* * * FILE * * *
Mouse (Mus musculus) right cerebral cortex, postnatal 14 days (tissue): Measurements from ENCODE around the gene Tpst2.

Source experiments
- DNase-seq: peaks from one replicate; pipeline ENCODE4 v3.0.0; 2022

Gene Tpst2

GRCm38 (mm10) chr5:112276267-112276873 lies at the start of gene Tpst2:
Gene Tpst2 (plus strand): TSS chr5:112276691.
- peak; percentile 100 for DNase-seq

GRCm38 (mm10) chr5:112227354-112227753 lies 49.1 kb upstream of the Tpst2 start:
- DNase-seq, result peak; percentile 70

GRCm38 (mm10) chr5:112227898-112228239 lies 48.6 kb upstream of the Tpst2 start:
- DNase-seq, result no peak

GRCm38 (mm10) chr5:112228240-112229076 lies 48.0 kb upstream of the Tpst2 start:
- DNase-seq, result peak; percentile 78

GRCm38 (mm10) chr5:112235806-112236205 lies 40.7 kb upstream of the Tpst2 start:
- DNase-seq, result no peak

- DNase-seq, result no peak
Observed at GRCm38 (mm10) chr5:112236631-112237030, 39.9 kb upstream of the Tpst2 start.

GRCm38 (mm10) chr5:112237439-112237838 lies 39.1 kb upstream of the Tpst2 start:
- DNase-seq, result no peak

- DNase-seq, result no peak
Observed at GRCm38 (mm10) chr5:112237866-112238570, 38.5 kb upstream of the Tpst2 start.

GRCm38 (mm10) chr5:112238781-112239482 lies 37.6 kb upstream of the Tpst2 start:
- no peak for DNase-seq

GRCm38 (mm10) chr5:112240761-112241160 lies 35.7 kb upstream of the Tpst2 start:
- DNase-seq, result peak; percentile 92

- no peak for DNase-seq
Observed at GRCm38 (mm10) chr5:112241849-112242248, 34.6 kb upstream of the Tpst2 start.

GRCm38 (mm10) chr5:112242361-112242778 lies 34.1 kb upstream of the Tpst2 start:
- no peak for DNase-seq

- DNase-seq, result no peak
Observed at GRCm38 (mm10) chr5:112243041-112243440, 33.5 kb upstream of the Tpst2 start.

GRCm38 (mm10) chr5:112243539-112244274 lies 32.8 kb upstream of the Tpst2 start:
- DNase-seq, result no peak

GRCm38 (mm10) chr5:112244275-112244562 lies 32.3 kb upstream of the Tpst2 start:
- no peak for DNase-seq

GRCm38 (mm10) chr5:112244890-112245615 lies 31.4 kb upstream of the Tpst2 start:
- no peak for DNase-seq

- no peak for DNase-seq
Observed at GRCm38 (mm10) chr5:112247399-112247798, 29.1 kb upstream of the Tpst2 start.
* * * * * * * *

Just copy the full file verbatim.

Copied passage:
Mouse (Mus musculus) right cerebral cortex, postnatal 14 days (tissue): Measurements from ENCODE around the gene Tpst2.

Source experiments
- DNase-seq: peaks from one replicate; pipeline ENCODE4 v3.0.0; 2022

Gene Tpst2

GRCm38 (mm10) chr5:112276267-112276873 lies at the start of gene Tpst2:
Gene Tpst2 (plus strand): TSS chr5:112276691.
- peak; percentile 100 for DNase-seq

GRCm38 (mm10) chr5:112227354-112227753 lies 49.1 kb upstream of the Tpst2 start:
- DNase-seq, result peak; percentile 70

GRCm38 (mm10) chr5:112227898-112228239 lies 48.6 kb upstream of the Tpst2 start:
- DNase-seq, result no peak

GRCm38 (mm10) chr5:112228240-112229076 lies 48.0 kb upstream of the Tpst2 start:
- DNase-seq, result peak; percentile 78

GRCm38 (mm10) chr5:112235806-112236205 lies 40.7 kb upstream of the Tpst2 start:
- DNase-seq, result no peak

- DNase-seq, result no peak
Observed at GRCm38 (mm10) chr5:112236631-112237030, 39.9 kb upstream of the Tpst2 start.

GRCm38 (mm10) chr5:112237439-112237838 lies 39.1 kb upstream of the Tpst2 start:
- DNase-seq, result no peak

- DNase-seq, result no peak
Observed at GRCm38 (mm10) chr5:112237866-112238570, 38.5 kb upstream of the Tpst2 start.

GRCm38 (mm10) chr5:112238781-112239482 lies 37.6 kb upstream of the Tpst2 start:
- no peak for DNase-seq

GRCm38 (mm10) chr5:112240761-112241160 lies 35.7 kb upstream of the Tpst2 start:
- DNase-seq, result peak; percentile 92

- no peak for DNase-seq
Observed at GRCm38 (mm10) chr5:112241849-112242248, 34.6 kb upstream of the Tpst2 start.

GRCm38 (mm10) chr5:112242361-112242778 lies 34.1 kb upstream of the Tpst2 start:
- no peak for DNase-seq

- DNase-seq, result no peak
Observed at GRCm38 (mm10) chr5:112243041-112243440, 33.5 kb upstream of the Tpst2 start.

GRCm38 (mm10) chr5:112243539-112244274 lies 32.8 kb upstream of the Tpst2 start:
- DNase-seq, result no peak

GRCm38 (mm10) chr5:112244275-112244562 lies 32.3 kb upstream of the Tpst2 start:
- no peak for DNase-seq

GRCm38 (mm10) chr5:112244890-112245615 lies 31.4 kb upstream of the Tpst2 start:
- no peak for DNase-seq

- no peak for DNase-seq
Observed at GRCm38 (mm10) chr5:112247399-112247798, 29.1 kb upstream of the Tpst2 start.